Changes in Life Expectancy (LE) and Health-Adjusted Life Expectancy (HALE) by Cause, Canada

LE

HALE

(Source: Manuel et al, ICES and Health Canada, NPHS)

example of nphs analysis using lifepaths pohem
Example of NPHS Analysis Using LifePaths / POHEM
  • LifePaths and POHEM ( = Statistics Canada’s POpulation HEalth Model) – microsimulation-based projection tools
  • projecting disability prevalence
    • in the context of population aging, and
    • declining fertility rates,
    • rising divorce rates,
    • and recent trends in the levels of disability
    •  who will look after future frail elderly
disability definitions motivation
Disability Definitions – Motivation
  • define disability severity levels in terms of likely predictors of need for services
  • focus on activities commonly associated with use of home care services, e.g. everyday housework, grocery shopping, meal preparation, and personal care
  • use projections of these disability levels as rough proxy for inferred “population at risk” for service needs such as home care – if not from close relatives, then either purchased or from government
disability definitions specifics based on mcmaster hui3 most severe level
Disability Definitions – Specifics(based on McMaster HUI3, most severe level)
  • No disability
  • Mild disability
    • Mobility problem but do not need any help
    • Dexterity problem but do not need any help from someone else (may or may not use special equipment)
    • Somewhat forgetful and little difficulty in thinking
    • Moderate and/or severe pain prevents performing some or few activities
  • Moderate disability
    • Requires wheel chair or mechanical support to walk
    • Dexterity problem and need help to perform some tasks
    • Very forgetful and a lot of difficulty in thinking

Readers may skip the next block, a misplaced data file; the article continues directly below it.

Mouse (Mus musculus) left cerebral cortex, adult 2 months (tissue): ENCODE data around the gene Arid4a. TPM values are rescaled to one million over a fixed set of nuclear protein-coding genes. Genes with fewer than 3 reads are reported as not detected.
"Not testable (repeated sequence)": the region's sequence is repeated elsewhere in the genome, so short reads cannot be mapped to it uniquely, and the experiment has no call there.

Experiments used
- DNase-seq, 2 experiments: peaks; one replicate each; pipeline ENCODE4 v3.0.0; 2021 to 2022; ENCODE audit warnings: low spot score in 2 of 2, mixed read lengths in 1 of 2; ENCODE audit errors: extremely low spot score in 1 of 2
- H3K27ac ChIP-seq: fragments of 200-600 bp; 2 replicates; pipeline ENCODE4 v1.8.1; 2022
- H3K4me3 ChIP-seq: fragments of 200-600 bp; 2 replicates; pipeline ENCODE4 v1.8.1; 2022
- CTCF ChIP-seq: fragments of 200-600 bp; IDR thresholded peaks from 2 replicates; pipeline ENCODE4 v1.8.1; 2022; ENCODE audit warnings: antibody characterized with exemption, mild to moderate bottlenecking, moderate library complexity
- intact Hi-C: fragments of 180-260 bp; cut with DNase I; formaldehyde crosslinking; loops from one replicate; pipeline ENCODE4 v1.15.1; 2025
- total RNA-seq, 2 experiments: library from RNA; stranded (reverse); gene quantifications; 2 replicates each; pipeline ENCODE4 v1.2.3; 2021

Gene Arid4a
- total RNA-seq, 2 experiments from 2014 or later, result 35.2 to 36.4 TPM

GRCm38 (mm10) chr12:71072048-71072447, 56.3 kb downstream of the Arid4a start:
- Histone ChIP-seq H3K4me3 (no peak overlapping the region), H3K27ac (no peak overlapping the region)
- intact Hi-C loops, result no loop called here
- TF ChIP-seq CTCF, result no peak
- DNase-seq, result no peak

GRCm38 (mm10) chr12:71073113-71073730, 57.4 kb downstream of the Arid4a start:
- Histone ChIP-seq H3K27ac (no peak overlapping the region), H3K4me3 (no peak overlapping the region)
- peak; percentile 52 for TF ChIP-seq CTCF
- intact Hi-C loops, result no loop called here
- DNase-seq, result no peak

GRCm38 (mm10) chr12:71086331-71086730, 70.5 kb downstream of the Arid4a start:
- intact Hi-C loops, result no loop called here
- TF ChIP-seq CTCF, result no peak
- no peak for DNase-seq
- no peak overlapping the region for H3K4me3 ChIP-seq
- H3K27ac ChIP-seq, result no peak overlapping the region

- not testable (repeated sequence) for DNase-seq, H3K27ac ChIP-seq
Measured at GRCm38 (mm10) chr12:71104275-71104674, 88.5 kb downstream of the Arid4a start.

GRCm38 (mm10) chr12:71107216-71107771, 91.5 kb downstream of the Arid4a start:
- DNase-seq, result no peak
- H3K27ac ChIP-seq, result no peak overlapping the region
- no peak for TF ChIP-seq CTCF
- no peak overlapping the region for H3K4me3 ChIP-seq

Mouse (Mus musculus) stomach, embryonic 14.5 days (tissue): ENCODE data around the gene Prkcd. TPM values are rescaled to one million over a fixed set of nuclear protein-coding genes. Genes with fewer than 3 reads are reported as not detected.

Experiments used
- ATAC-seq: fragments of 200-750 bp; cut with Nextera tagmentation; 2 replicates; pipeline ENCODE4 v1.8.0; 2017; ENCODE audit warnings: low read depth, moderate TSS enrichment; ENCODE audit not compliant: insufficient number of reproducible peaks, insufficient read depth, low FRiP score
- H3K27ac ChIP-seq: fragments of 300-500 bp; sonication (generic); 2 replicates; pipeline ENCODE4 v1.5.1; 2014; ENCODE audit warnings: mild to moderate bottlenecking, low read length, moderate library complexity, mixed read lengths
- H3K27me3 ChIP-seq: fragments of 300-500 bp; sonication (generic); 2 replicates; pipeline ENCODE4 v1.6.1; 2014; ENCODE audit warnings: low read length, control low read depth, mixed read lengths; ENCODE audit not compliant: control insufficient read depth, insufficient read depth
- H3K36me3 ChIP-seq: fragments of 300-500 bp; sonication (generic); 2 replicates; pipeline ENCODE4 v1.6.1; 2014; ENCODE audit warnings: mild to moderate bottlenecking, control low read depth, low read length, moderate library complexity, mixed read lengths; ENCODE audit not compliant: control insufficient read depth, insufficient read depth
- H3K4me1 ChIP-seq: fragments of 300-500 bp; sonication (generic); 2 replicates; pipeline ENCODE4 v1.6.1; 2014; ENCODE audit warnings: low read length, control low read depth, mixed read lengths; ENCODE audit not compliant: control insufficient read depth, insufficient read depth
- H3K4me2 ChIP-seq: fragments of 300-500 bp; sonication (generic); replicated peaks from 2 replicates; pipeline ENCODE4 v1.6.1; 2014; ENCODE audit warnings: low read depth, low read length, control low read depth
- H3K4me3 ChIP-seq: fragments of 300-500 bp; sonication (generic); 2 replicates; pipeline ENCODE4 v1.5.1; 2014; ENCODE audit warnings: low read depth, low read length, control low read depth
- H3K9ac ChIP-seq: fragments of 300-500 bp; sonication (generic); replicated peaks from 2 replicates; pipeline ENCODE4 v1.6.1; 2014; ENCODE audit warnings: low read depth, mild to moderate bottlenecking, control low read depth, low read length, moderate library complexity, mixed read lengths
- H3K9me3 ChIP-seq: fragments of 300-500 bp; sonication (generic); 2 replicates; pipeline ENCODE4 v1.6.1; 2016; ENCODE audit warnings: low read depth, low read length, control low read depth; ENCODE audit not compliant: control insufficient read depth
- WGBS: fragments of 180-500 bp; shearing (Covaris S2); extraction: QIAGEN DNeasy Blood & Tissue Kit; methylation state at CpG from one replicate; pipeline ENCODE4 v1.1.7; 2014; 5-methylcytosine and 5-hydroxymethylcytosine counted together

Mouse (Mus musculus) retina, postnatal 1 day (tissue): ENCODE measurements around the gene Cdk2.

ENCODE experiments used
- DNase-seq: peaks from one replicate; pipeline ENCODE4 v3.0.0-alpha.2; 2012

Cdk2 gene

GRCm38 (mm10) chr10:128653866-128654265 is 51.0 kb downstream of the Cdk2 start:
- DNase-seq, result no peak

• Severe pain prevents performing most activities
  • Severe disability
    • Can not walk or need help from others to walk
    • Dexterity problem and need help for most or all tasks
    • Unable to remember or think
estimation of disability dynamics
Estimation of Disability Dynamics
  • data source: 1994, 1996, 1998 and 2000 waves of longitudinal NPHS (n = 287 to 12,733)
  • look at pairs of “triples” for dynamics – two overlapping sets of 3 waves for each individual
    • 1994 – 1996 – 1998, and 1996 – 1998 - 2000
    • recognizes a degree of duration dependence (i.e. nests and tests naïve first order Markov assumption)
    • allows assessment of unobserved person-specific factors
  • look at improvements or deteriorations only
    • not a limiting assumption given modeling in continuous time
  • use cross-validation to assess choice of specification (opportunistic, given bootstrap weights)
disability transition hazard regressions functional forms
Disability Transition Hazard Regressions – Functional Forms
  • age (cubic spline), prior disability
  • + (A) simple individual level variance
  • + (B) individual level variance covariates (education, nuptiality, immigration)
  • + (C) other covariates (year, sex, education, nuptiality, immigration)
  • results:
    • prior disability matters (i.e. 2nd order Markov)
    • (A) and (B) matter; (C) not
  • how to assess: use replicated “out of sample predictions” based on 500 bootstrap weight vectors
sub sample of 100 simulated life paths
Sub-Sample of 100 SimulatedLife Paths

vertical axis = 1.0 x years without disability + 0.8 x years with mild + 0.6 x moderate + 0.4 x severe + 0.2 x institutionalized

95life paths

4life paths

horizontal axis = 1.0 x years of age

projected canadian disability prevalences from 2001 to 2021
Projected Canadian Disability Prevalences from 2001 to 2021
  • darker blue = more severe disability, and ultimately institutionalization
  • triangles indicate (roughly) total 65+ population, and “healthy” 65+
concluding comments
Concluding Comments
  • Statistics Canada has a great deal of data
  • Ontario appears to be using much of it well
  • There are important areas of new development
    • evolution of CCHS
    • new CHMS
    • linkage of major surveys to provincial health care records
  • There are also questions
    • accessibility of data
    • priority content needs
    • potential of new tools – e.g. mapping, simulation models